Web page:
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I think many sellers are of the opinion that once a realtor has listed their home for sale, they can sit back and expect their home to sell without giving much thought to the fact that they have to be an active participant…
Here is an excerpt from my booklet for Sellers “A Real Estate Guide for Sellers” where I outline things they need to be cognizant of to assist their realtor, and themselves, in a successful sale.
Make Your Home Accessible
Having your home accessible to prospective Buyers as much as possible, is critical in the sale of your home. Agents try to give as much notice as possible for requests to show your home, but there are times when last-minute requests do occur. Granting requests as much as possible is desirable … the request you turn away may be the purchaser you’ve been waiting for.
Dress For Success
Looking good is important when you want to make a great impression, whether for a job interview or a social function. The same is true of a home that is on the market. When the “For Sale” sign goes up in front of your home, it should be “dressed” for the occasion.
Since the first impression will be of the front of the house, a well-groomed exterior is crucial, from the landscaping to the paint. The interior of your home should be clean and tastefully decorated. Take care of any minor cosmetic repairs that are needed, such as cracked plaster or peeling paint. A sparkling kitchen and shiny bathrooms, clean windows, and the absence of clutter will help your home “show well”. Keeping your home looking good at all times is hard work, especially if you have children and are packing for a move. The dividends are impressive, however, because a home that looks well cared for has an excellent chance of selling quickly for top dollar.
Good curb appeal is a major plus when we market a home. A little bit of work on the front of your can pay big dividends.
When a potential buyer pulls up in front of your house, their first impression is absolutely crucial. Sometimes buyers won’t even look at a home with droopy shutters, sagging gutters, peeling paint and a bumper crop of dandelions in the front yard. Or they might go in expecting to find a “fixer-upper” that could be purchased at a bargain price. If a house looks neat and cared for from the street, the initial good impression will carry over as the buyers step inside.
It is not necessary to hire a professional landscaper, but listen to your Realtor’s suggestions when you list your home. Local nurseries can help you select blooming plants that will thrive in your area. Keep the lawn mowed, and regardless of the season, take care of exterior maintenance. Strong curb appeal will help your home sell more quickly and for top dollar.
A Sparkling Kitchen
There’s no doubt about it–the kitchen is one of the most important rooms in the whole house for many prospective buyers. Smart sellers will take a close look at how they can make their kitchen a real asset when it is time to sell.
Your kitchen doesn’t need to be state-of-the-art to be attractive. The first step toward enhancing your kitchen’s appeal is a thorough cleaning. This includes the walls, cabinets (inside and out), floors, and appliances. Keep the counter tops as clear as possible of small appliances and gadgets. Consider low-cost improvements which can make a big difference, such as a coat of paint, fresh wallpaper, or new floor covering. Be sure to keep the kitchen sparkling when the house is being shown. This means no dirty dishes in the sink or mouldy cucumbers in the refrigerator. This extra effort will pay great dividends!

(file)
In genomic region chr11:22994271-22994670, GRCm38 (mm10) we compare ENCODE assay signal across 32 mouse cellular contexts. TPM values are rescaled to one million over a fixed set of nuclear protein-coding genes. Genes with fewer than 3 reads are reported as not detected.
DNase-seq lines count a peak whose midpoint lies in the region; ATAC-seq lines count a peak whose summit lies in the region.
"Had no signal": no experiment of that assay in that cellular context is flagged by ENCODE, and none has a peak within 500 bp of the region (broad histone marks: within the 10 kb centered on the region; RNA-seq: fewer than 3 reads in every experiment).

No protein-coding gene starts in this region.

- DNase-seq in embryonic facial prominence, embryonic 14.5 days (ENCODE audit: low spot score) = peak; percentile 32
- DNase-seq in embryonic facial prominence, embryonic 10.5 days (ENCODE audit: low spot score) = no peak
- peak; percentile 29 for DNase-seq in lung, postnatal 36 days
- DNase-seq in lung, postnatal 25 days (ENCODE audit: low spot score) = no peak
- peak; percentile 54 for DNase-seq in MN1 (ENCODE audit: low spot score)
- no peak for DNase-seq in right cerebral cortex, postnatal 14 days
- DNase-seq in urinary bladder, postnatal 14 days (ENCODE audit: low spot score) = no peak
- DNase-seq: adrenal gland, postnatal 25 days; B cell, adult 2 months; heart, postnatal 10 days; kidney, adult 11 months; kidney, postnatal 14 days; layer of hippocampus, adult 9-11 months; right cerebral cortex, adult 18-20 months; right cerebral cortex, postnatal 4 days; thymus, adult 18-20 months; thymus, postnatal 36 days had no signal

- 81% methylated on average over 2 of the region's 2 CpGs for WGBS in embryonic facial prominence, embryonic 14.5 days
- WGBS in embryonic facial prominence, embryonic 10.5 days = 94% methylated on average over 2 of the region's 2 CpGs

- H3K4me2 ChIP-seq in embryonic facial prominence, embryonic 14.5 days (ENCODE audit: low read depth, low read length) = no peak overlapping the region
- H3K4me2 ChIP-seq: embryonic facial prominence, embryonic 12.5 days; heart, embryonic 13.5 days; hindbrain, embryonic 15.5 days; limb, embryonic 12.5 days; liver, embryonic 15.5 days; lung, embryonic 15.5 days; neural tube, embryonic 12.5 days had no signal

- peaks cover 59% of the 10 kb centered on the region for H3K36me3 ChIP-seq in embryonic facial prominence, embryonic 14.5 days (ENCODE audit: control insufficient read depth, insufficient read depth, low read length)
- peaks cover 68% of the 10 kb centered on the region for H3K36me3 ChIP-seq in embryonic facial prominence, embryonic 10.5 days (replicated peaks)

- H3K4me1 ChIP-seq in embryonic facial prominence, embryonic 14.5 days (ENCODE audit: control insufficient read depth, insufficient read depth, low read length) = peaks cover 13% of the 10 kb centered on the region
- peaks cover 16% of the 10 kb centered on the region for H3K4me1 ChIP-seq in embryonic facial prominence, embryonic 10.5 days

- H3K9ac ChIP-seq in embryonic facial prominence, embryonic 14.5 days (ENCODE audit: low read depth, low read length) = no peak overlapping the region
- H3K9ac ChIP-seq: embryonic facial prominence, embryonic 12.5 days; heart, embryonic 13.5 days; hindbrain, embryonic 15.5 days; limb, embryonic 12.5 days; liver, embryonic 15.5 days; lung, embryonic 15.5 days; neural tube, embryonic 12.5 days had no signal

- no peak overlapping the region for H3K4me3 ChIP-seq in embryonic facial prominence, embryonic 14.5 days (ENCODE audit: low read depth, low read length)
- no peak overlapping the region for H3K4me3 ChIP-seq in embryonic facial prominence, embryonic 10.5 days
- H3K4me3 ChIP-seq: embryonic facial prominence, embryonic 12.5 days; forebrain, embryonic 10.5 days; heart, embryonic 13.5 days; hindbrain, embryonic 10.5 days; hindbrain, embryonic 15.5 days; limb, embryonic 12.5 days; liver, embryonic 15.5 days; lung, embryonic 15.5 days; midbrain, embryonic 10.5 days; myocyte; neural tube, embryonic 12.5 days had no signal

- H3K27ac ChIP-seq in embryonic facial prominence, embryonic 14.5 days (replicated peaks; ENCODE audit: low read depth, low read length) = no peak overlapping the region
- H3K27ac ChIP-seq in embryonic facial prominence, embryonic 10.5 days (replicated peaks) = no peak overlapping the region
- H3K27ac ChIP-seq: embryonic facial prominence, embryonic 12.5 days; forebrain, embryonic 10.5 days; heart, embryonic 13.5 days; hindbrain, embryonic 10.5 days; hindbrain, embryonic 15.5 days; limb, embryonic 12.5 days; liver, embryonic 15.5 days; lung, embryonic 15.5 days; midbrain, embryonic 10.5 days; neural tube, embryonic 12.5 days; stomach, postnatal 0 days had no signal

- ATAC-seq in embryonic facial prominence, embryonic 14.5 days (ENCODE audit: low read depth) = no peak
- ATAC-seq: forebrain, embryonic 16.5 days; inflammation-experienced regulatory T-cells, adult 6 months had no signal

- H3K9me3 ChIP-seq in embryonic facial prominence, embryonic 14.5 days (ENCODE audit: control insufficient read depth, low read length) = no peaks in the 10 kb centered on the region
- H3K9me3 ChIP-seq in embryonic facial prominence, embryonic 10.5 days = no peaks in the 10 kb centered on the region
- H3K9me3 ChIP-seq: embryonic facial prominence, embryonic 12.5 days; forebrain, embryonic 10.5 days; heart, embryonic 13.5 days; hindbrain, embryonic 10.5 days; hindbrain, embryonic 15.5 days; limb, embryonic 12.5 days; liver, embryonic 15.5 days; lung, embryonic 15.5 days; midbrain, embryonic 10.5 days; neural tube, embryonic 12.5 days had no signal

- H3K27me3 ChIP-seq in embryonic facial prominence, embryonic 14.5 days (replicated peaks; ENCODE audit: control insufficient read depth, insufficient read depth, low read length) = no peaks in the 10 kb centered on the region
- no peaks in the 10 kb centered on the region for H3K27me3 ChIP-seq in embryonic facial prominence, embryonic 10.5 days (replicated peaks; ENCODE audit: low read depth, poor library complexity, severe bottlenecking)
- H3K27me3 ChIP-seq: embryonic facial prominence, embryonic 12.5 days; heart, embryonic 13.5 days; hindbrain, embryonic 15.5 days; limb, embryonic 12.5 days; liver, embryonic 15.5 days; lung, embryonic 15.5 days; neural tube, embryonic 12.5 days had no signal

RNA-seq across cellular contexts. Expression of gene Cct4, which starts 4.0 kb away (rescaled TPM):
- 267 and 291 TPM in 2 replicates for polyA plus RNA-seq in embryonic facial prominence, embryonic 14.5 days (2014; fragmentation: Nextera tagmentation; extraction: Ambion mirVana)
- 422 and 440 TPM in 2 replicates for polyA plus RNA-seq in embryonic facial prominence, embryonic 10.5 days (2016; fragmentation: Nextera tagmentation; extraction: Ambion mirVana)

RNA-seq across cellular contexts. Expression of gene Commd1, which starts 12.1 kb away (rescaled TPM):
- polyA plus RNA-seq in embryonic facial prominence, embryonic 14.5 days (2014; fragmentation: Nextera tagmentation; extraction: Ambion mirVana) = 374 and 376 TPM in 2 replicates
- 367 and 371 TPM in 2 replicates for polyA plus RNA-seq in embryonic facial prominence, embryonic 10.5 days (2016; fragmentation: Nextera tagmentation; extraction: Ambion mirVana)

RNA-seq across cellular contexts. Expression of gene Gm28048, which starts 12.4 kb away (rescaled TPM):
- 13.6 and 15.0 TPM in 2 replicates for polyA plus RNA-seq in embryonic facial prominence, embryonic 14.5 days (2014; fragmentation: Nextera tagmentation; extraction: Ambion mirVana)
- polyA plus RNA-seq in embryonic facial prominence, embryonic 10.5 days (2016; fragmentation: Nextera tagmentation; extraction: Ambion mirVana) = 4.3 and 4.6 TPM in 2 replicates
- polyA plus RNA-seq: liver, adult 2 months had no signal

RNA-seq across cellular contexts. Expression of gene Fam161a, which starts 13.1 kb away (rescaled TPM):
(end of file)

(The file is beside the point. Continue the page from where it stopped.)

Help Your Realtor
Once your home is listed for sale, it may be difficult for you to step aside and let your agent take over. When prospective buyers arrive, you may want to stand by to point out the closet extenders, the hidden spice cabinet behind the kitchen door, the energy-saving storm windows or the updated copper plumbing. If you really want to help, however, you will leave the house whenever it is being shown!
We have found that the sales process does not really begin until buyers have begun to voice their objections about a property. Sometimes these concerns are serious enough to remove your house from consideration. Often, however, people voice objections as a defense mechanism because they really love the house and they want to buy it. We are trained to know the difference. If a seller is standing at the agent’s elbow, the buyer won’t be comfortable enough to let this process take place, and we could lose the sale. The best way to help is to give us the room to do our job.
Very few people will buy a house because they are attracted by fantastic bathrooms. Buyers do react to bathrooms that are not cared for, however, because they view them as a reflection of the overall condition of the property.
Many buyers know that plumbing repairs potentially represent a major expense. They get nervous about dripping faucets, loose tiles, and running toilets. Your pre-marketing preparations should include making sure that your plumbing is working properly and that any cosmetic damage caused by former leaks has been repaired.
Keep the bathroom spotless while your home is on the market. Get out the scouring powder, mildew remover, glass and tile cleaner and a scrub brush. Re-caulk around the tub and shower, if necessary. A new shower curtain, bath mat, and nice smelling soap can help give the buyer one more positive reason for liking your home! And remember, keep the toilet seats down!